Down the Wormhole: My Initiation into the Wormy World of Compost
I have to admit, when my husband first announced that we would be feeding our garbage to worms, I was a bit apprehensive. When he told me that the worms would live in our house, underneath our kitchen table, I began to fear for his sanity. Don’t get me wrong, he’s generally a pretty sensible guy, but this is a man who was once wooed by a stray mouse he found loitering on the sidewalk by our house. (It’s almost three years old now and lives in the kitchen, on a shelf above the washing machine.)
After he discovered that our landlord didn’t allow dogs, he tried to convince me to get a kitten, despite the fact that, for him, the presence of cat hair and the ability to breath are mutually exclusive. So you’ll understand if I assumed this was the latest in a series of peculiar pet proposals. A week later, we received two pounds of live redworms in the mail and set off on our wormy adventure.
Worm composting, or vermicomposting, is ideal for people interested in reducing the amount of garbage they produce, explained Jennifer Gilbert, a Conservation Coordinator for the city of Davis, who had agreed to answer questions about my new pets. In return, you get nutrient-rich solid compost (worm castings) that can be used in potted plants or the garden, as well as liquid fertilizer known, not so appetizingly, as ‘worm-tea.’
Jennifer, an enthusiastic young woman with dual degrees in Environmental Studies and Biology, has shared her office with two large plastic bins full of worms for years. “They’re very quiet,” she assured me.
I was curious to see the worms in action and Jennifer was happy to show me. She pawed around the bin, digging through handfuls of worm castings, and found a tiny pearl-like bead- it was a cocoon. Her bin was teeming with new hatchlings. This new generation of baby redworms was especially exciting because the former population had been decimated in the previous compost harvest.
After a few months of maintaining a worm bin, harvesting old compost is necessary to make room for new food scraps. One common method of separating worms from their castings is to dump the contents of the bin onto a tarp outside and simply scoop the top off the pile; because worms are very sensitive to light, they will burrow to the bottom of the heap to avoid the sun, and, consequently, the harvester.
Temperature matters, however, and Jennifer’s worms couldn’t take the heat. Worms are sensitive to a variety of conditions, and getting everything right can be tricky. After two years of tinkering with light, moisture content, acidity, and food composition, Jennifer has the technical aspects of worm ownership down to a science, although she prefers to think of it as an art.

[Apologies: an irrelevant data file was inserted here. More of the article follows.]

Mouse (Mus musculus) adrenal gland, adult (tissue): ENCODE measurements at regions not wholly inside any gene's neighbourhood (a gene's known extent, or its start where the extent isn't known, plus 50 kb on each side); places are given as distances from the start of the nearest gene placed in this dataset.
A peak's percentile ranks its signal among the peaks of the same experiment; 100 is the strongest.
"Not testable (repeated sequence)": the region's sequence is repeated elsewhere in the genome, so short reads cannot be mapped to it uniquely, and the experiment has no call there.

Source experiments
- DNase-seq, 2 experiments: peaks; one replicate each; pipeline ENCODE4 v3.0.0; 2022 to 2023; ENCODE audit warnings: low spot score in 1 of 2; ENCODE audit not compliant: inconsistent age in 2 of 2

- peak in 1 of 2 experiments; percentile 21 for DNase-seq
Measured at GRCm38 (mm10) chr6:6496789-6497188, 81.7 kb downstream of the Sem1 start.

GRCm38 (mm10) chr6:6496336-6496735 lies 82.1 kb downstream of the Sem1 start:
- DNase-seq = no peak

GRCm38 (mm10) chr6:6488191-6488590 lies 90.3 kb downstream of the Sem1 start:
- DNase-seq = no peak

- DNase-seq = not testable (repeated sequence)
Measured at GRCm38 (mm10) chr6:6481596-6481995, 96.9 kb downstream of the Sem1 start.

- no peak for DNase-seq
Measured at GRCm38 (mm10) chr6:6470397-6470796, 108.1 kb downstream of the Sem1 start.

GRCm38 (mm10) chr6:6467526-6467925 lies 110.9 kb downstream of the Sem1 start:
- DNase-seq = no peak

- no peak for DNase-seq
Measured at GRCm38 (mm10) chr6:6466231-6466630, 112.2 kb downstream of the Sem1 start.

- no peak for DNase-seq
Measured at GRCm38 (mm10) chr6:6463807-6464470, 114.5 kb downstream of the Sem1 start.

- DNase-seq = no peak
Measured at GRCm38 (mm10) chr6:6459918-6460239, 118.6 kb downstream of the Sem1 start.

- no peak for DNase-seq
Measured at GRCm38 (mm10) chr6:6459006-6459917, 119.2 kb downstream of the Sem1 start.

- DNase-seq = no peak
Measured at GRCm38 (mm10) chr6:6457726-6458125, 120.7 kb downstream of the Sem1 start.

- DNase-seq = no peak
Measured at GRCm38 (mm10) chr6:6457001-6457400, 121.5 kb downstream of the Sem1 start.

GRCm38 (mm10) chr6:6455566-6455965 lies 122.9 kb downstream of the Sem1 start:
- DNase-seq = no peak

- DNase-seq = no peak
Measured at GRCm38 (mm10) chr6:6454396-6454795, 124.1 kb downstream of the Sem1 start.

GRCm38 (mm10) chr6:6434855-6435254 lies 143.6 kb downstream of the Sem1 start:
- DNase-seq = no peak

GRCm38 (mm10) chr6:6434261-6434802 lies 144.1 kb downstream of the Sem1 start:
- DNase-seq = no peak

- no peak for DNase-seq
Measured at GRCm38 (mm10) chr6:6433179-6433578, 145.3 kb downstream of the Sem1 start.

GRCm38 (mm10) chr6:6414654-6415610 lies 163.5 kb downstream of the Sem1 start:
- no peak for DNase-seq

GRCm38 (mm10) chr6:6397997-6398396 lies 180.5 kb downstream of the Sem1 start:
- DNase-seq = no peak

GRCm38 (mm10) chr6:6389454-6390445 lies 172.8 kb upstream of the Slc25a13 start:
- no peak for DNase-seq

A typical worm bin contains moistened, shredded newspaper for bedding (though a variety of different materials will work), and has small air holes to discourage the growth of smelly anaerobic microorganisms. Unlike earthworms, redworms are able to process large amounts of organic material- this is why they are ideal for kitchen composting.
Though worms can eat almost anything organic, Jennifer prefers to restrict them to a vegan diet in order to keep the bin free of foul odors. And, as I was somewhat surprised to learn, her well-maintained worm bin not only didn’t stink, but actually smelled sort of nice- like fresh, wet soil. That’s an impressive feat, considering the motley mixture of food waste that had been decomposing in there.
Her worms subsist mainly on a diet of fruit, vegetable scraps, tea bags, coffee, and bread. Although it all gets eaten eventually, they seem to have a particular fondness for coffee grounds. Jennifer thinks they like the caffeine.
The Public Works Department of Davis holds ‘how-to’ worm composting classes in the spring and fall (the summer is too hot); upon completion, Jennifer will start you off with your very own batch of redworms. Before she hands them over, however, you must bring your bin in for inspection. “It’s like an adoption process,” Jennifer said, “I want the worms to have a good future.”
It’s unfortunate that I first heard about this useful program after my husband and I had already set up and populated our worm bin. We learned the hard way that our bin’s air holes were about five times too big (maybe that’s why I’ve been finding runaways on the kitchen floor). Jennifer suggested covering the largest holes with duct tape rather than re-drilling holes in a new bin. Brilliant.
We’ve had our bin going for about three weeks now and can already see bits of soil-like compost collecting on the interior walls. Although we still occasionally find a new escape artist, the worms seemed to have settled down and adjusted to their new lives in our kitchen. I just hope the mouse isn’t jealous.
If you want to more about composting with worms (and who doesn’t?), you can visit the City of Davis Recycling Website.